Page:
Zimbabwean president Emmerson Mnangagwa says his country, and neighbour Botswana, have initiated discussions for passport-free travel between the countries to facilitate smooth travel and trade.
Currently, citizens from both countries require valid passports for cross-border travel.
Mnangagwa was speaking in a presidential panel discussion at the 5th edition of the Kusi Ideas Festival in Botswana. The festival aims to be an “ideas transaction market” looking at the challenges facing Africa as the continent secures its place in the future.
Mnangagwa said he had agreed with his Botswana counterpart, President Mokgweetsi Masisi, to begin the passport scrapping process.
''Realising that we are Africans, we should be able to walk into Botswana, walk into Zambia, walk into Kenya and why do we restrict ourselves?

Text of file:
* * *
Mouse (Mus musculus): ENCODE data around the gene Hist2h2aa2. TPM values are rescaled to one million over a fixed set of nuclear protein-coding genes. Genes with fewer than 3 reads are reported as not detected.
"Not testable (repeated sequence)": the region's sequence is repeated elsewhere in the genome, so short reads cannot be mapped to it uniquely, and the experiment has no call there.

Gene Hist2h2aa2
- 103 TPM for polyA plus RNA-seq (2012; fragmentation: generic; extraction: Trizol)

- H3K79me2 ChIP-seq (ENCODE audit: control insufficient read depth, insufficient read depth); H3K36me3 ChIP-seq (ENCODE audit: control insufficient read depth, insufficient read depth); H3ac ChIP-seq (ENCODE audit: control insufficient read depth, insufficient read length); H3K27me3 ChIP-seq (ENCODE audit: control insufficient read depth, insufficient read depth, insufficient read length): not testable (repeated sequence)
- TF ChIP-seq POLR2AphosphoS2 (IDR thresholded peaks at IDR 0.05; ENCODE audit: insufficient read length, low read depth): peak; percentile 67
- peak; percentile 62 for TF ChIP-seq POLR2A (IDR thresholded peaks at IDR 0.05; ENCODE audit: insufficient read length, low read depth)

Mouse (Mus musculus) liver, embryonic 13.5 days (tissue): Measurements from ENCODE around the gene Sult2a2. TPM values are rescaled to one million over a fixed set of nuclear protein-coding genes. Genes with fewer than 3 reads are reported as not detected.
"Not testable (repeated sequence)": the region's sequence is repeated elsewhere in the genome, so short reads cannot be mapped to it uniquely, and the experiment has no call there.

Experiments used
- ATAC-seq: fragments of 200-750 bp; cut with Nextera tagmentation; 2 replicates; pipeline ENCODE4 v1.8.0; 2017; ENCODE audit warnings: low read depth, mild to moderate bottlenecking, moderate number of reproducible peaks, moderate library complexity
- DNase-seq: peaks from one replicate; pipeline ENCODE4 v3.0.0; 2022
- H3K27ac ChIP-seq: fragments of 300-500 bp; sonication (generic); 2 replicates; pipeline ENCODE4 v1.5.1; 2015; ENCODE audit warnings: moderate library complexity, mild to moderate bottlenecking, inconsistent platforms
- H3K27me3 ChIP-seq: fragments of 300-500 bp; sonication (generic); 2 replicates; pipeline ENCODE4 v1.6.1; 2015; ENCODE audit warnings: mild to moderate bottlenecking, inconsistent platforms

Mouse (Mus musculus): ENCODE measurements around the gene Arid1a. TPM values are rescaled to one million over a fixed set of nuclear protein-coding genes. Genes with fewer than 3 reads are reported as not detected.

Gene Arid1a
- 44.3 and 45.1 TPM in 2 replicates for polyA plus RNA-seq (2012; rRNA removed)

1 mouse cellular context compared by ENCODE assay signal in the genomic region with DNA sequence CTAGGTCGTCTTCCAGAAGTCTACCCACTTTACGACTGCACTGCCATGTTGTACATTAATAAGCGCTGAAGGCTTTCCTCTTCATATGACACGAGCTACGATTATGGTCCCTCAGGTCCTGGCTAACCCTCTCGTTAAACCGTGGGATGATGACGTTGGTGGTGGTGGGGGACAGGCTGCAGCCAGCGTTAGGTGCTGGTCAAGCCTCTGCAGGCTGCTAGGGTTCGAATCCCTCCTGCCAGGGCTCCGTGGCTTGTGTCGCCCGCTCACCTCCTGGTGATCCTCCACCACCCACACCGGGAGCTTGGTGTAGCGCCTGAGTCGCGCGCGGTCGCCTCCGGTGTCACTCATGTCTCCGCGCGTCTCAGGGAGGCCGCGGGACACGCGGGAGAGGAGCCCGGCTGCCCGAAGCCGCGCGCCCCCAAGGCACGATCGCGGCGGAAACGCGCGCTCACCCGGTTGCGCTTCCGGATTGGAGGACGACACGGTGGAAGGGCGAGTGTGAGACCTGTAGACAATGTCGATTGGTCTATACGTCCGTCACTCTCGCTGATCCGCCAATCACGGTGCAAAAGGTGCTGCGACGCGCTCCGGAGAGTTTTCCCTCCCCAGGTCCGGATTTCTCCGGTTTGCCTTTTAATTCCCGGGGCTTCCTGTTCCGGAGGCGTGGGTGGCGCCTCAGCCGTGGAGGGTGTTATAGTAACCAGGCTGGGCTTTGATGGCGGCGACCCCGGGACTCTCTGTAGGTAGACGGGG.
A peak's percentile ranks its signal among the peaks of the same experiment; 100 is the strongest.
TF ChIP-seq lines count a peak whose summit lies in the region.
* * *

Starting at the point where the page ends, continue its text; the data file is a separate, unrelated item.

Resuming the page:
''So why should we continue to respect this? Let us open borders among ourselves and move freely,'' Mnangagwa said.
Earlier this year Botswana’s president Mokgweesi Masisi signed a Memorandum of Understanding with Namibian president Hage Geingob to allow citizens of both countries to use their IDs to cross borders.
He indicated at the time that the same bilateral initiatives may be extended to other neighbouring countries that share borders with landlocked Botswana.
Most Zimbabweans migrate to Botswana as economic refugees seeking employment, while others visit for trade purposes.
The exact number of Zimbabweans residing unlawfully in Botswana remains uncertain; however, according to a 2022 government report, 47 000 Zimbabweans have migrated to Botswana in the past decade.